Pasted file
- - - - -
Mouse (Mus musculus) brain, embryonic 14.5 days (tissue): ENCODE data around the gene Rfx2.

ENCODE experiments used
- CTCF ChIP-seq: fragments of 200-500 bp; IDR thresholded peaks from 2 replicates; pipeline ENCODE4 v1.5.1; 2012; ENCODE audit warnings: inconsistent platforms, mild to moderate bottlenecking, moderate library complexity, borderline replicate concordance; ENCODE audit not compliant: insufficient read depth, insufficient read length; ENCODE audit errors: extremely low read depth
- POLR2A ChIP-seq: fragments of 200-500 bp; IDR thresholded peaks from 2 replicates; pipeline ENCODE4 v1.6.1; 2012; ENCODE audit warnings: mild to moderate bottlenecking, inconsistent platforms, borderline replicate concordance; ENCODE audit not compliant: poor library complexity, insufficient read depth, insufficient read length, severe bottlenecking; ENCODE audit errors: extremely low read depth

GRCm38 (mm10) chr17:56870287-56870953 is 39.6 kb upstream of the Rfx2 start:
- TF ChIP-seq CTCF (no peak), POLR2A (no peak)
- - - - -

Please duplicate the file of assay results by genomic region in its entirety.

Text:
Mouse (Mus musculus) brain, embryonic 14.5 days (tissue): ENCODE data around the gene Rfx2.

ENCODE experiments used
- CTCF ChIP-seq: fragments of 200-500 bp; IDR thresholded peaks from 2 replicates; pipeline ENCODE4 v1.5.1; 2012; ENCODE audit warnings: inconsistent platforms, mild to moderate bottlenecking, moderate library complexity, borderline replicate concordance; ENCODE audit not compliant: insufficient read depth, insufficient read length; ENCODE audit errors: extremely low read depth
- POLR2A ChIP-seq: fragments of 200-500 bp; IDR thresholded peaks from 2 replicates; pipeline ENCODE4 v1.6.1; 2012; ENCODE audit warnings: mild to moderate bottlenecking, inconsistent platforms, borderline replicate concordance; ENCODE audit not compliant: poor library complexity, insufficient read depth, insufficient read length, severe bottlenecking; ENCODE audit errors: extremely low read depth

GRCm38 (mm10) chr17:56870287-56870953 is 39.6 kb upstream of the Rfx2 start:
- TF ChIP-seq CTCF (no peak), POLR2A (no peak)